It was pandemonium. The noise, the lights, the people; this was utter insanity.
I remembered a year ago how Bui Vien had been considered the ‘party street’ of Ho Chi Minh City, but in my opinion it had always been pretty tame; so how could this pleasant little street from last year have since become the hub for all things mayhem – of anarchy? …
Around a year ago, it was a Saturday night; the time was roughly 5 a.m., I was outside the Aston Hotel Saigon with a few of the staff, sitting on kid’s plastic play-chairs and sipping Jimbean (see last year’s Chronicles). The night was winding down with only the occasional motorbike buzzing past, along with the odd drunkard having at some point throughout the evening lost his bearings. The following evening would involve nothing more than a few social drinks and only a small amount of idiocy, which would be largely wrapped up by 2 a.m.
…Bui Vien Street today is unequivocally a 24 hour, seven day a week operation…
This year, from what I perceived, most bars have a two to four hour window, ideally between 6 a.m. and 10 a.m., where the venues will shut down, thus briefly allowing ladies equipped with brushes and damp rags to flit through and again make the place presentable; sometimes though, if a group of particularly hardened (usually Aussie or Kiwi but occasionally Brit) drinkers come through and start buying liquor by the bottle rather than the glass (which I later discovered is recommended to noticeably drunken or egotistical patrons – trying to make a show of flexing their drinking muscles – by the establishment’s canoodling bargirls) then the bar manager can scarcely justify closing her premises, can she? (For the record, it is always a ‘she’; Bui Vien Street, indeed the whole of HCMC, is run by women – more on that later.)
…I recall taking a stroll one morning, deliberately early in the hope of catching a different perspective on this number 1 District of depravity and, indeed a different perspective I was shown; shortly before 8 a.m., the sun having been up for some time, down the bottom of Bui Vien, I stumbled upon a couple of bars, still cranking music, still flashing lights around, still going for it like it’s 3 a.m.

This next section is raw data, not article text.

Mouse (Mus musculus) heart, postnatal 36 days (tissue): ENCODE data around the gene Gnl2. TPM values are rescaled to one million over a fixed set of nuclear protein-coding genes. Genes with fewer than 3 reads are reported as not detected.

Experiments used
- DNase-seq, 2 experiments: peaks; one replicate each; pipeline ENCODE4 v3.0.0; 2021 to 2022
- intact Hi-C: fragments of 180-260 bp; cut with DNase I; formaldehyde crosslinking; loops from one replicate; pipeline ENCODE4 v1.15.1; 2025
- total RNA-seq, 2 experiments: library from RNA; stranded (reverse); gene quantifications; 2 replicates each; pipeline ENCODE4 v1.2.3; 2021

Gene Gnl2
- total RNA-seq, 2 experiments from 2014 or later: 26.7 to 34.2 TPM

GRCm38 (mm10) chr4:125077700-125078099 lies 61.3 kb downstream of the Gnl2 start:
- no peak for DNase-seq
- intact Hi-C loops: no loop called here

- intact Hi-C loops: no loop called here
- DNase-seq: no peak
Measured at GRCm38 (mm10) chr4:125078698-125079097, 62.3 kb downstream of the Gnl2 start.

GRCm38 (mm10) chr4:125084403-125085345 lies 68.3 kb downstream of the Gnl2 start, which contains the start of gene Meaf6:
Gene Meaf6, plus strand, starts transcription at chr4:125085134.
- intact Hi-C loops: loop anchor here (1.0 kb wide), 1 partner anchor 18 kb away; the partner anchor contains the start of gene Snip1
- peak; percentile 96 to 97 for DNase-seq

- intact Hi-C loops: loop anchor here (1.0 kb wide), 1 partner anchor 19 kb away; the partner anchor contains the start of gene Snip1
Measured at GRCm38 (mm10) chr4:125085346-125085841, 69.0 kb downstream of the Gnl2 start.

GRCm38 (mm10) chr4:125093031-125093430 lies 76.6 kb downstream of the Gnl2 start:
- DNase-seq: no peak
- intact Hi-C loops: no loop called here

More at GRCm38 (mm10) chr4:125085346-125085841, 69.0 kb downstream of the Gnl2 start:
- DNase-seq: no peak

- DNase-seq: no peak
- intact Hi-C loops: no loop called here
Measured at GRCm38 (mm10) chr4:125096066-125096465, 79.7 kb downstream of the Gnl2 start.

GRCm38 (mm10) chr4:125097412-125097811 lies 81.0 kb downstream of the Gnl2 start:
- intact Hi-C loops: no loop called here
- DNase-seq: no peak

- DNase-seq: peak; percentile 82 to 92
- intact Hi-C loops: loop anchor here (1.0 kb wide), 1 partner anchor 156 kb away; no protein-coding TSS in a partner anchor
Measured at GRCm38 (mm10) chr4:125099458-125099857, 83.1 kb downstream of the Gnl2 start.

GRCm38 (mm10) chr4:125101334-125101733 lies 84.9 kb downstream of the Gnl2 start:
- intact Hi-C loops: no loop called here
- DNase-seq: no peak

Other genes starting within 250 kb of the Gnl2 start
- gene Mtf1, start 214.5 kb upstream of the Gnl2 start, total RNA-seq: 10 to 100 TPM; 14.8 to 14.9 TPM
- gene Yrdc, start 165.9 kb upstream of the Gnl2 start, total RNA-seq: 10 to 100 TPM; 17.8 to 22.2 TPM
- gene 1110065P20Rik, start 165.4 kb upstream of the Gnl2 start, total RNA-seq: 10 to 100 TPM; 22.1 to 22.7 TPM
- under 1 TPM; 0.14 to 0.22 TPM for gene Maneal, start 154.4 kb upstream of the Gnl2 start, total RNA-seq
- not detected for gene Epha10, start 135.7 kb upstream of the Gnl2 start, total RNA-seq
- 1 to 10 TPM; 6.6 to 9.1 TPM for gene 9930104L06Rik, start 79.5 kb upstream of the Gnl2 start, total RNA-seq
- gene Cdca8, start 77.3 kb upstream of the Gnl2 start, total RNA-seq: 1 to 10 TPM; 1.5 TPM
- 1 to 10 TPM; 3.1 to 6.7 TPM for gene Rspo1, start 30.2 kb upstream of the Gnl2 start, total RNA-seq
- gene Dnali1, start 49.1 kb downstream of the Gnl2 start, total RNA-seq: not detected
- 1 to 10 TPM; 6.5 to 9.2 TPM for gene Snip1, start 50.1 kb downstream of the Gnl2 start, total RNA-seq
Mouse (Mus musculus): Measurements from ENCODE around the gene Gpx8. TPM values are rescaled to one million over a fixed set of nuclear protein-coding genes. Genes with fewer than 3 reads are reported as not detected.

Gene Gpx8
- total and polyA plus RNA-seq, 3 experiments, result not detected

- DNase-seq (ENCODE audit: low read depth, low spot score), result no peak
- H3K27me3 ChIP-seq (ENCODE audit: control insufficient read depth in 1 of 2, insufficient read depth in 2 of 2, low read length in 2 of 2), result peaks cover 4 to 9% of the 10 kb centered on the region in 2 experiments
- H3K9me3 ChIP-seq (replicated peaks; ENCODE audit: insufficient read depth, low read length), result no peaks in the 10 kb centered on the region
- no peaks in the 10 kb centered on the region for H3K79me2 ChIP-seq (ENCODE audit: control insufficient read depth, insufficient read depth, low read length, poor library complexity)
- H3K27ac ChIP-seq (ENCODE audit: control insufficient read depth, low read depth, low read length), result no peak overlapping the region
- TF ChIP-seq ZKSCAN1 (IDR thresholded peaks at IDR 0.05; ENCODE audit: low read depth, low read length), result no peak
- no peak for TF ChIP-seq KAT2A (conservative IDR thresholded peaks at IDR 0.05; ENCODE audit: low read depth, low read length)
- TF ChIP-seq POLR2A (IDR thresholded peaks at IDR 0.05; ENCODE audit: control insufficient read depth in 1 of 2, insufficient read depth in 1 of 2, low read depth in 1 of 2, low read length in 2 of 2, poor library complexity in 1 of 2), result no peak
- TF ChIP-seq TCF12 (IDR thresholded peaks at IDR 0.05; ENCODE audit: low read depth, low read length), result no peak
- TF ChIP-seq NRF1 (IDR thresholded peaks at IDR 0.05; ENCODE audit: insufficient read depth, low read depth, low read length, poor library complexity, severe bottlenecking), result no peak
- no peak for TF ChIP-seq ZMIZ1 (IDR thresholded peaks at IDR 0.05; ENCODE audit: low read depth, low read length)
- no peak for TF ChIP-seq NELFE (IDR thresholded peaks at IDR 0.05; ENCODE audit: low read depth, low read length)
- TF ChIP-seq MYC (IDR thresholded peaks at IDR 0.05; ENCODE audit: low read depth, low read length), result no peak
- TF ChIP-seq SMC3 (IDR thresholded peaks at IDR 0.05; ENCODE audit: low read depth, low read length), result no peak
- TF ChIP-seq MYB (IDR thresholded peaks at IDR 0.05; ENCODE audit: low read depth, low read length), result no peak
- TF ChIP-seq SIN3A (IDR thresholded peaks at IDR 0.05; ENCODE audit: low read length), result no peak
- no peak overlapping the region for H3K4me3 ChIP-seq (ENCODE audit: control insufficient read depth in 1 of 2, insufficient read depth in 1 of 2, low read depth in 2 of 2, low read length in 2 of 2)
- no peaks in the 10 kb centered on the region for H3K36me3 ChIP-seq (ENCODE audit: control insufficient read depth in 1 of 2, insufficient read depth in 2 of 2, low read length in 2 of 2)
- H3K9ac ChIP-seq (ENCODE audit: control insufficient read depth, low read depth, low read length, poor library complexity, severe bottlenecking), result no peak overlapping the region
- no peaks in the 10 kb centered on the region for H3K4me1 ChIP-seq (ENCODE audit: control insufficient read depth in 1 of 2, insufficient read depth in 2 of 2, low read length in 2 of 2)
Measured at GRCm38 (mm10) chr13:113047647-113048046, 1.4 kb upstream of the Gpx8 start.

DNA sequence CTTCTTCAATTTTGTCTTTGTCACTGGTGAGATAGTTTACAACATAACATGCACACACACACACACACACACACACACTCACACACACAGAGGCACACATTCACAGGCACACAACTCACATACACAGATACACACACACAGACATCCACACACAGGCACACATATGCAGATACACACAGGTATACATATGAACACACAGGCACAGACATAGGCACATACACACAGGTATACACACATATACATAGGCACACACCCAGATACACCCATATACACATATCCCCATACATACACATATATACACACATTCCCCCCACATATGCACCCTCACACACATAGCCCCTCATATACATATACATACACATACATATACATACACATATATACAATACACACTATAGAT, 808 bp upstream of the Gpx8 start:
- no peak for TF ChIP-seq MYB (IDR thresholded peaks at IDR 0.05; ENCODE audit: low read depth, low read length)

I had a chuckle at the few drunken revellers still inside one bar in particular, seemingly oblivious to the fact that the sun was now shining (well, as much as the sun ever shines in HCMC) also that the ambient temperature must have been already pushing 30 degrees, and meandered on across the city. Over an hour later, having crossed several Districts in the meantime, I wandered back to my hotel along that same route, strolling past that same bar; the music had been shut back to a paltry conversation level and the establishment was now – aside from a few ladies dashing about brandishing their brooms and damp rags, also the couple of middle-aged drunkards, the same two drunkards who had apparently been the driving force behind the lengthy evening (the same pair of drunkards who, incidentally, a few nights later I would end up befriending and, along with the woman of my dreams, beating in a game of pool) were now flopped forward on their tables, respective bottles of whiskey or tequila, or whatever the hell it was they were drinking that morning before they passed out, caps removed but bottles still almost full beside them – undergoing it’s hasty makeover before reopening in just a few hours.
This night though, Saturday night, it was still before 12 a.m. as I wrestled my way towards the visibly less-populated end of the street…
Interesting from a walker’s perspective; right up the top of Bui Vien Street, the end on which the Aston is located, things were relatively subdued, then the farther down the street one progresses, indeed the deeper one ventures into the bedlam of deafening audio and deranged revellers, the more one finds oneself struggling for forward momentum – struggling for room to breathe. Keep going, continue pushing through the boozy horde and one will emerge into an area not unlike the other end, again densely populated but again with room to move and breathe freely.